Healthy changes for heart month
From my heart to yours: Heart disease remains the leading cause of death in the US Consider renewing your commitment to heart-healthy habits during Heart Month and beyond.
Knowing that heart disease affects so many people in the United States, I am sure that many of you can relate to my story. My dad had heart disease since I was 3 years old and died as a result only 10 years later. A dear uncle followed him, and then another uncle (my dad’s brothers). My mother had a heart attack at age 80, which was the beginning of her deteriorating health. Then recently I was challenged with a cardiac arrhythmia myself. I was fortunate to have great care at the Cleveland Clinic, where an ablation procedure cured my symptoms, but I am still careful to follow lifestyle habits to avoid future problems.
I am also meeting a milestone this month and my health is at the center of my thoughts. Okay, I can’t do anything about genetics or age as risk factors, but there is a lot I can do! Just because you’re a registered dietitian nutritionist doesn’t mean you’re immune to health problems – or bad habits for that matter! The last few years have been a challenge between taking care of our elderly parents and recovering from my own heart problem. But now that things have settled down a bit, I’m committed to making more heart-healthy changes. For me, it’s not just about losing weight; it’s about being healthy and having more energy to do the things I want to do. I was already doing most of the steps outlined below and now adding more to my regular routine. The steps are in no particular order. Don’t worry about making all your changes at once, just pick a step that you think you can follow and go from there.
Some essential elements: If you smoke, stop it! Find a good smoking cessation program. Know Your Numbers – Check your weight, cholesterol, LDL, as well as hypertension and blood glucose if you have diabetes. Find a way to stay active. Follow a plant-based diet and follow your doctor’s directions for prescription medications. Some of the steps below can help you get started.
Step 1: Increase your physical activity! Exercise lowers blood pressure, strengthens your heart, helps maintain lean body mass, burns calories, and makes you feel good. Walking is one of the easiest exercises to incorporate into your day. Experts recommend a minimum of 10,000 steps per day (equivalent to 5 miles), and yes, it is possible to fit this into a busy schedule. If you’re just starting out, walk for at least 10 minutes at a time. Gradually increase to a minimum of 60 minutes on most days to meet the Dietary Guidelines for Americans (DGA) recommendations.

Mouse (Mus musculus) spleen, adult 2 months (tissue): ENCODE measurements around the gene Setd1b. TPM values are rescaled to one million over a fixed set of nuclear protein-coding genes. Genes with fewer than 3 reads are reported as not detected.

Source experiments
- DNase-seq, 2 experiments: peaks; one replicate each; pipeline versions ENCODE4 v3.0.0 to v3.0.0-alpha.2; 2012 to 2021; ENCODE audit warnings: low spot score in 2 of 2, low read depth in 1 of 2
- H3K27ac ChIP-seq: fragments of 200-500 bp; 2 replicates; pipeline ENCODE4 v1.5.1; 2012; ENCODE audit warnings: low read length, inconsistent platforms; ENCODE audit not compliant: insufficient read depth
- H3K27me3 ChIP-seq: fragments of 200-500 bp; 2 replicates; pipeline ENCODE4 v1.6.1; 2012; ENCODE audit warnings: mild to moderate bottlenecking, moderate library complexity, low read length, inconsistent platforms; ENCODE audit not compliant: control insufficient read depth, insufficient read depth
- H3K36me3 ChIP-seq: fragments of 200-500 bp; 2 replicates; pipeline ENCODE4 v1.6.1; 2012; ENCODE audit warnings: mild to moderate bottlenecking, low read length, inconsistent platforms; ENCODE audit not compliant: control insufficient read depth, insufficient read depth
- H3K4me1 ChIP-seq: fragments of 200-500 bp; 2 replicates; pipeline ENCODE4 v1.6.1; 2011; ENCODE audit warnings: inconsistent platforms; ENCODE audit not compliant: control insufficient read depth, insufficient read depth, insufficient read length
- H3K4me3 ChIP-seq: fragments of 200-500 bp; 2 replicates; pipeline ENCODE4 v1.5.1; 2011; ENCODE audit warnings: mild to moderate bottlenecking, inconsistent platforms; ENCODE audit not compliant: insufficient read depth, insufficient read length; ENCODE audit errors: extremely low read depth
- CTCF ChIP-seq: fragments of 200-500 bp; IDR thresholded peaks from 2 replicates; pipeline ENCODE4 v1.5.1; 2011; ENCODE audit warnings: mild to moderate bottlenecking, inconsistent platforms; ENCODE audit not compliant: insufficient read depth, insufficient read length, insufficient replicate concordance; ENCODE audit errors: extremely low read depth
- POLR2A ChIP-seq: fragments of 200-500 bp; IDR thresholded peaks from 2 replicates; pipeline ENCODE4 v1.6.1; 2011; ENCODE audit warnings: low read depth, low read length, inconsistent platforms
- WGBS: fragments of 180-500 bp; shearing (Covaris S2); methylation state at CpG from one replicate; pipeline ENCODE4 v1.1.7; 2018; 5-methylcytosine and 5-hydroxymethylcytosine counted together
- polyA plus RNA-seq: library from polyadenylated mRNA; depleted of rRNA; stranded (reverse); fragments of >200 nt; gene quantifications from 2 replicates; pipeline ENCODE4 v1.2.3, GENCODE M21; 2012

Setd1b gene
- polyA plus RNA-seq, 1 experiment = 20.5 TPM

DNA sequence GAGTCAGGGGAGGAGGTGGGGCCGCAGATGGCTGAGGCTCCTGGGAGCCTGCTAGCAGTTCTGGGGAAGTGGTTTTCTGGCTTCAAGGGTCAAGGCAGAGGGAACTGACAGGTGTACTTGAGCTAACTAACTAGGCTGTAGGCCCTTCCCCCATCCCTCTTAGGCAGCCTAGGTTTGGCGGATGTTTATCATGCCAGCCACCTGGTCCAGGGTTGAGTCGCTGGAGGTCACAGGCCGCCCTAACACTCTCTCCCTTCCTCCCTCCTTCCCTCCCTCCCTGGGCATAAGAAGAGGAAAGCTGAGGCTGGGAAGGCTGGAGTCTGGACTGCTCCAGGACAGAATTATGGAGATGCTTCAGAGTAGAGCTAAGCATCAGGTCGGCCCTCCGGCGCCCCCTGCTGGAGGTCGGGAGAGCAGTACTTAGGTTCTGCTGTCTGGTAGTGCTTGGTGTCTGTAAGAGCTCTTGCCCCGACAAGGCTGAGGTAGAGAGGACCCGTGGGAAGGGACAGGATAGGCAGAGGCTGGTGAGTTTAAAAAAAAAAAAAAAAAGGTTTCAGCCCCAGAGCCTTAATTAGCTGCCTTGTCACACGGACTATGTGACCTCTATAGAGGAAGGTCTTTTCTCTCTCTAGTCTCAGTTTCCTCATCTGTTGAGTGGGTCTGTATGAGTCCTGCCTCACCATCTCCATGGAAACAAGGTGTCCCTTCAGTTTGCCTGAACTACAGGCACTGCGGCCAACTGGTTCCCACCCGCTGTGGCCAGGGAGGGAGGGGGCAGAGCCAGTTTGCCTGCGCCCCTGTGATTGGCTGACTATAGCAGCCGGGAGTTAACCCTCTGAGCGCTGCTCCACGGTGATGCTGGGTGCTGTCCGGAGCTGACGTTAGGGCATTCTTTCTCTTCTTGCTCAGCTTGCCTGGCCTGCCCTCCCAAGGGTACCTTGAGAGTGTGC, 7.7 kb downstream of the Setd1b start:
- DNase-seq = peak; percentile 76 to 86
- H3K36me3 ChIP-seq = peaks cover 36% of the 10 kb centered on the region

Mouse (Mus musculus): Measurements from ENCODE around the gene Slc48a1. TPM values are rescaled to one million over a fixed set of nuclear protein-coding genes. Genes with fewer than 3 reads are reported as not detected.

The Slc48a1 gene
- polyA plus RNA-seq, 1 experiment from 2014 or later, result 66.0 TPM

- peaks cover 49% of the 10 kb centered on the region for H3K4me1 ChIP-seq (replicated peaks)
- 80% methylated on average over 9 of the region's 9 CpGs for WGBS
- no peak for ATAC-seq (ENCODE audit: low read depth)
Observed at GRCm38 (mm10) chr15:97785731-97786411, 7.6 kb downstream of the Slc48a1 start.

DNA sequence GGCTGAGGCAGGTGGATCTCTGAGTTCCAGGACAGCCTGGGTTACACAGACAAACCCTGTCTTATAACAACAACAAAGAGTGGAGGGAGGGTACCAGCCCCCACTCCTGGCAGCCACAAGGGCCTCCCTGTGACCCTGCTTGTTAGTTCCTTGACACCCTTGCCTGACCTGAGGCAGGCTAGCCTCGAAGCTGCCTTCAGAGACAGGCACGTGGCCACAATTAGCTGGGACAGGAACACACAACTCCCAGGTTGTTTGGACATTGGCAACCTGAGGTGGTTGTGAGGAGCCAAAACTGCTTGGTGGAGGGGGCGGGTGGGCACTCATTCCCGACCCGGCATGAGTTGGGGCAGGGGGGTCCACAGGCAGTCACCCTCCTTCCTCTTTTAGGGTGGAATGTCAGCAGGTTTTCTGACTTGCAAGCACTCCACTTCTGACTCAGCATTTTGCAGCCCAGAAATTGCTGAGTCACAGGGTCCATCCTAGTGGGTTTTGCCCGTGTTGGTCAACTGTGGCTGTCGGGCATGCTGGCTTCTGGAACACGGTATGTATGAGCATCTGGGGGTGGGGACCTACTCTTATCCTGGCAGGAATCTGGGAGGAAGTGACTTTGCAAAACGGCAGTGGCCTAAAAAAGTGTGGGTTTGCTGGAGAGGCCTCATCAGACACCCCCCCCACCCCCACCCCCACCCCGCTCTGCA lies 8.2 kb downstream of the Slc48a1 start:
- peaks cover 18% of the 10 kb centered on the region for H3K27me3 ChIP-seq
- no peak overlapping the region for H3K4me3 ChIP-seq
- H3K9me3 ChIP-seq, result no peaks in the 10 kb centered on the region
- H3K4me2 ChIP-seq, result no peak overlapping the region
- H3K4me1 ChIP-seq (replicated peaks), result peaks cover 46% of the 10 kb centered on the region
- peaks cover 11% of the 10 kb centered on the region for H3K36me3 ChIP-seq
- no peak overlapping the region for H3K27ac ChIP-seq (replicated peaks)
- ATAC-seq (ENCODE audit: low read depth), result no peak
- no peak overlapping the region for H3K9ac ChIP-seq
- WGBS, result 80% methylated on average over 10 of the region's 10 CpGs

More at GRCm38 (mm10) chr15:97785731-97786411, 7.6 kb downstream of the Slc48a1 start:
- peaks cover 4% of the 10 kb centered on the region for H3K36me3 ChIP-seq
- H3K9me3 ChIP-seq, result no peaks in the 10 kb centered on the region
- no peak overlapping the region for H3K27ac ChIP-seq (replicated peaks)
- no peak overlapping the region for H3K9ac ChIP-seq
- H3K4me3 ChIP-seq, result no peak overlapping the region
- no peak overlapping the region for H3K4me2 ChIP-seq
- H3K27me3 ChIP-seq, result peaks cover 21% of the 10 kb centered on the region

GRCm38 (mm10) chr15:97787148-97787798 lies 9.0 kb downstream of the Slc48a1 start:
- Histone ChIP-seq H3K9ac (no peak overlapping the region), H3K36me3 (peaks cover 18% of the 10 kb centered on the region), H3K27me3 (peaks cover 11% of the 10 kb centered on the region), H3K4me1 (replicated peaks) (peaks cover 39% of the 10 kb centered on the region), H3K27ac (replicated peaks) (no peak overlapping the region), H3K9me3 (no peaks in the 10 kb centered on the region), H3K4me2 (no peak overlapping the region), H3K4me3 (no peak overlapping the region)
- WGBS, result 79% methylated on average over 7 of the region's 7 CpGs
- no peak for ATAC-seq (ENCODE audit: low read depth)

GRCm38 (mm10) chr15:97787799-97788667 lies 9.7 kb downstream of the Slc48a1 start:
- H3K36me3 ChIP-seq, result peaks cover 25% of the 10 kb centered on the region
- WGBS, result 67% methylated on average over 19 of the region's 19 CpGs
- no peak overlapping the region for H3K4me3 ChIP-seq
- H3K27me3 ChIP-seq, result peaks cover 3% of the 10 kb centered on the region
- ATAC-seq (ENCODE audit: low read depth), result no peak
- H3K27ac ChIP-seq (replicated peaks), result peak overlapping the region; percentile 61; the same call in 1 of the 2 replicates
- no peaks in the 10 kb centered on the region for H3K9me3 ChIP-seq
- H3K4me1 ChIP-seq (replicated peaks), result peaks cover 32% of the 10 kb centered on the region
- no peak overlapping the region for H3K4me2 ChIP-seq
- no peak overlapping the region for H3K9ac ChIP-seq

Before making changes to your routine, check with your doctor. Once you get the go-ahead, use a fitness tracker or pedometer to count the current number of steps you take per day to use as a starting point. I’ve been using a pedometer or Fitbit for over 10 years to help me stay on target. I love the feature on my Fitbit that reminds me to take a minimum of 250 steps every hour! I no longer sit in front of my computer working for hours without moving.
Step 2: Cut back on high calorie drinks. Do you drink sugary drinks every day? Just 8 ounces of most sugary drinks contain a whopping 100 calories, and most people don’t stop at 8 ounces. An extra 100 calories a day adds up to an extra 3,500 calories in just 5 weeks, which could mean an extra pound of weight or an extra 10 pounds in a year!
What about alcohol? Has that 100 calorie a day glass of “healthy” wine turned into 2 or more glasses a day? The calories from alcohol drop rapidly and can also loosen your resolve to control your food intake.
Cut out sugary drinks and alcohol for at least 30 days to break the habit. Replace them with unsweetened beverages such as water, sparkling water, diffused water (lemons, limes, cucumbers, or fruit), hot or iced tea.
Step 3: Cut the Saturated Fat. Animal fats found in meats, poultry, whole dairy products (milk, cheese, sour cream, yogurt, etc.), salad dressings, and fried foods are full of saturated fats, which have been linked to heart disease. Reduce portions, trim visible fat from meat, remove skin from poultry, prepare foods using low-fat cooking methods (baking, broiling, broiling), and read labels to identify foods with polyunsaturated or monounsaturated fats for better health. Skim or 1% milk, low-fat cheese and sour cream, low-fat yogurt, and other low-fat dairy options are available, and many of them taste good!